Beta-alanine is a non-essential amino acid. However, unlike other amino acids, your body doesn’t use beta-alanine to synthesize proteins. Instead, beta-alanine works with histidine (an alpha-amino acid) to create carnosine, which is stored in your muscles and helps improve athletic performance.
Additionally, carnosine also reduces the accumulation of lactic acid in muscles, reducing time to exhaustion and fatigue.
4 Potential Benefits of Beta-Alanine
- Improves Endurance
- Reduces Fatigue
- Aids Muscle Growth
- Increases Time to Exhaustion
Beta-Alanine and Exercise Performance
Beta-alanine improves athletic performance during high-intensity exercise by increasing endurance and reducing fatigue. Because lactic acid kicks in after one minute, releasing carnosine in short spurts as opposed to a slow, gradual release, beta-alanine is only useful for people who exercise hard for 1-4 minutes at a time.
To get the most out of your beta-alanine supplement, you’ll need to perform intense exercise such as high-intensity interval training. Researchers at the University of Chichester examined 13 male cyclists and the effect of beta-alanine supplementation on exercise performance.
The researchers discovered that if the cyclists took beta-alanine supplements for 4-weeks, their total time to exhaustion increased by 13%, and increased a further 3.2% after 10-weeks.
In another comparable study, 20 men increased their total time to exhaustion by 13-14% after taking beta-alanine for 4-weeks. This result is possible because beta-alanine reduces muscle acidosis, which limits our ability to endure long periods of exercise.
Nottingham Trent University confirmed these findings in a study that examined 20 well-trained rowers who took beta-alanine supplements for 7-weeks. At the end of the study, the researchers discovered that the rowers who took beta-alanine were more than 4-seconds faster in a 2,000 meter race than the rowers who took a placebo.
Beta-Alanine and Body Composition
There is some evidence to suggest that beta-alanine may have a positive effect on body composition. One study conducted by the University of Oklahoma examined 46 people who took beta-alanine during a high-intensity interval training program.
The results of the study found that people who took beta-alanine supplements for 3-weeks were able to increase their lean muscle mass to a greater degree than people who took a placebo.
There is a possibility that beta-alanine may improve body composition because it promotes muscle growth and increases the body’s capacity to train. However, other studies show no significant difference in bodyweight or body composition after taking beta-alanine.
Mixing Beta-Alanine With Other Supplements
You can take beta-alanine with other supplements such as creatine and sodium bicarbonate. Sodium bicarbonate, like beta-alanine, helps to enhance performance by reducing exercise-induced acidosis.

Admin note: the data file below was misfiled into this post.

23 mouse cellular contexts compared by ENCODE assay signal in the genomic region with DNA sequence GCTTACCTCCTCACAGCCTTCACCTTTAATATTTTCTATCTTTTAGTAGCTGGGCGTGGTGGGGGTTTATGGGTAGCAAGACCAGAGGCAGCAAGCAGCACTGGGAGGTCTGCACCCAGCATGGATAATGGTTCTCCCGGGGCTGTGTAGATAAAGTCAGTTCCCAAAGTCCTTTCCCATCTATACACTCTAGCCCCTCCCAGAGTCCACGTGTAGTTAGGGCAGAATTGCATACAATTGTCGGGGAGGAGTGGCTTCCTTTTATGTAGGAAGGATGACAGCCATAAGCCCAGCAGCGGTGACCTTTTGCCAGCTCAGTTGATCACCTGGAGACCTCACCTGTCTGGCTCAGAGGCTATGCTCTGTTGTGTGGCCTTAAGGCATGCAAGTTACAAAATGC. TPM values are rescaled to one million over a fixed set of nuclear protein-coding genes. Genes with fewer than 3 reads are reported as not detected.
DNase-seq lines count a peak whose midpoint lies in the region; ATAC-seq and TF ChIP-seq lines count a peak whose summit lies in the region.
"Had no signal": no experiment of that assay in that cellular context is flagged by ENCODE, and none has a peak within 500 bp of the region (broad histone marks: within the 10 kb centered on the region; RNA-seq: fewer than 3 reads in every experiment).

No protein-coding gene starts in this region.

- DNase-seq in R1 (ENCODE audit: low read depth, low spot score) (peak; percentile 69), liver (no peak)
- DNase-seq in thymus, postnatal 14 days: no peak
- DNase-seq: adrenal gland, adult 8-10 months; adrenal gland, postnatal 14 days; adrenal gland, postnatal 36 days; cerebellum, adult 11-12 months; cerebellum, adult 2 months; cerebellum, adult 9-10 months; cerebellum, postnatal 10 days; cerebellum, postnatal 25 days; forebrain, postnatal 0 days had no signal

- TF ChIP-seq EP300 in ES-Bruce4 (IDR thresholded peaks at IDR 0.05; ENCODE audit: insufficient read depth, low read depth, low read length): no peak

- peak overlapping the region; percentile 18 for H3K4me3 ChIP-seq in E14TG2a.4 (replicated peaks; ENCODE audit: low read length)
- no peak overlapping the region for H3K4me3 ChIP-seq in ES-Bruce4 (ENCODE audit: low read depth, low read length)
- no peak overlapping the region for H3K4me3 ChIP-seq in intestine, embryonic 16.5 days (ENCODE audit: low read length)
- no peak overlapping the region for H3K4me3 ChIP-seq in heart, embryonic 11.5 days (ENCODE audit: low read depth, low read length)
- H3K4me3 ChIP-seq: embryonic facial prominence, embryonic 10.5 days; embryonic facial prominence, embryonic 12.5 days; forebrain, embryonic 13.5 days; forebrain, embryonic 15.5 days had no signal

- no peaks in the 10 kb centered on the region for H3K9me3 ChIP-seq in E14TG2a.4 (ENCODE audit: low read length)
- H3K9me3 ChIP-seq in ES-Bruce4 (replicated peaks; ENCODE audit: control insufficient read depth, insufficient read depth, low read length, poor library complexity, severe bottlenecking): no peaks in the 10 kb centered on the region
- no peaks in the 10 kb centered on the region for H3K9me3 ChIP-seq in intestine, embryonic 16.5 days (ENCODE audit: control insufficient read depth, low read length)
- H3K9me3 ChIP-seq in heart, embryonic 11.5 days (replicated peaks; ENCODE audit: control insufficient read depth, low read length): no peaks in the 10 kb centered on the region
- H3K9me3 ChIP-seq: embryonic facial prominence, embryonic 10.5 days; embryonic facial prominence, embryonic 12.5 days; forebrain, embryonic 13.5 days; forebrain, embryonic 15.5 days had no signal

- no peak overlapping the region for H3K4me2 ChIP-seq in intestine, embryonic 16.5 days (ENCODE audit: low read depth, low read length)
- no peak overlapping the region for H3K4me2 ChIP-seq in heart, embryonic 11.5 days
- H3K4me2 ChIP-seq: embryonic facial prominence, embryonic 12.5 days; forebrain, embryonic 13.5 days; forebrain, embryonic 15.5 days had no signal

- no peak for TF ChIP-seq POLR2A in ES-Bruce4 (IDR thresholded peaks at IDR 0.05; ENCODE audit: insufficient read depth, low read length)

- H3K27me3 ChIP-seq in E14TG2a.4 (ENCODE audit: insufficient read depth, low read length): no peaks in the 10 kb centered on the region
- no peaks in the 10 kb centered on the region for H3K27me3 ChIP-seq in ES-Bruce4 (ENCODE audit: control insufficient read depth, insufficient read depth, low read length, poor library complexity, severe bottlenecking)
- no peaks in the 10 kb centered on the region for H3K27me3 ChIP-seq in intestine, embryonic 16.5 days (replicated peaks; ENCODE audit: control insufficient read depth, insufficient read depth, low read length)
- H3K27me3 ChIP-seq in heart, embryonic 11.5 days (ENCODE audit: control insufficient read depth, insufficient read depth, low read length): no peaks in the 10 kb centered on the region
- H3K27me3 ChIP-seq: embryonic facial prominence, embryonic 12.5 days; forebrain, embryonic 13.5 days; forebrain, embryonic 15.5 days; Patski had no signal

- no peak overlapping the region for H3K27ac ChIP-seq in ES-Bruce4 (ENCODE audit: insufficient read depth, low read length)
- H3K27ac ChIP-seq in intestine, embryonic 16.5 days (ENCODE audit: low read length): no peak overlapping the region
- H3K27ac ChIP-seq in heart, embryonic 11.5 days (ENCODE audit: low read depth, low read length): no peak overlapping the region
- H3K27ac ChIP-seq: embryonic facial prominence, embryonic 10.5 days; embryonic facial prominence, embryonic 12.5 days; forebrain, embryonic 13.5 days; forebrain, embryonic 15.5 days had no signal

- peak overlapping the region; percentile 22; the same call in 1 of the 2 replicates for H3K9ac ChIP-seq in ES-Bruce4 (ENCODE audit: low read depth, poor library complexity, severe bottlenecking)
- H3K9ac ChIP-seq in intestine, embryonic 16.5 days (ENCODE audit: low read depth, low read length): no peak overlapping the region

Studies suggest there may be a benefit to taking beta-alanine and sodium bicarbonate together. This combination is most effective during workouts, where muscle acidosis would traditionally inhibit endurance and performance.
Creatine, on the other hand, helps improve performance during high-intensity exercise by boosting levels of ATP. Taking beta-alanine and creatine together can result in improved lean muscle mass, strength, and athletic performance.
Safety and Side Effects
Studies show that healthy people who take beta-alanine at the recommended dose show no severe side effects, and studies conducted over 12-weeks have confirmed this finding.
However, you should be aware that excessive amounts of beta-alanine can lead to paraesthesia. Paraesthesia creates a tingling feeling all along the skin, and as doses increase, the intensity of this tingling sensation also increases.
You can avoid this tingling sensation by taking smaller doses of beta-alanine. However, there’s no need to worry as paresthesia is harmless and doesn’t hurt the body in any way.
Another common side effect of beta-alanine is a reduction in taurine levels. This reduction in taurine occurs because beta-alanine competes with taurine for absorption into the muscles.
Aim for 6 grams of beta-alanine if your workout involves high-intensity exercise. In all other cases, 4-6 grams of beta-alanine is sufficient. You can take beta-alanine supplements at any time, but consuming beta-alanine alongside a meal has been shown to increase carnosine levels to a greater degree than taking beta-alanine on its own.
Effectiveness of Beta-Alanine
It’s easy to get beta-alanine from food, as the top sources of beta-alanine are fish, poultry, and meat. Since meat contains large quantities of beta-alanine, vegans and vegetarians tend to have about half as much carnosine in their muscles compared to meat-eaters.
Many supplements, especially pre-workouts, contain beta-alanine and ingredients such as creatine. Therefore, it can be challenging to attribute any single benefit to beta-alanine alone.
With this in mind, it takes two weeks for beta-alanine to increase carnosine levels in the muscles, so long-term supplementation is recommended if you want to see results with beta-alanine.
Beta-alanine has been the subject of many promising studies examining muscular endurance and fatigue resistance. Overall, beta-alanine is a safe supplement that provides benefits during short periods of intense exercise.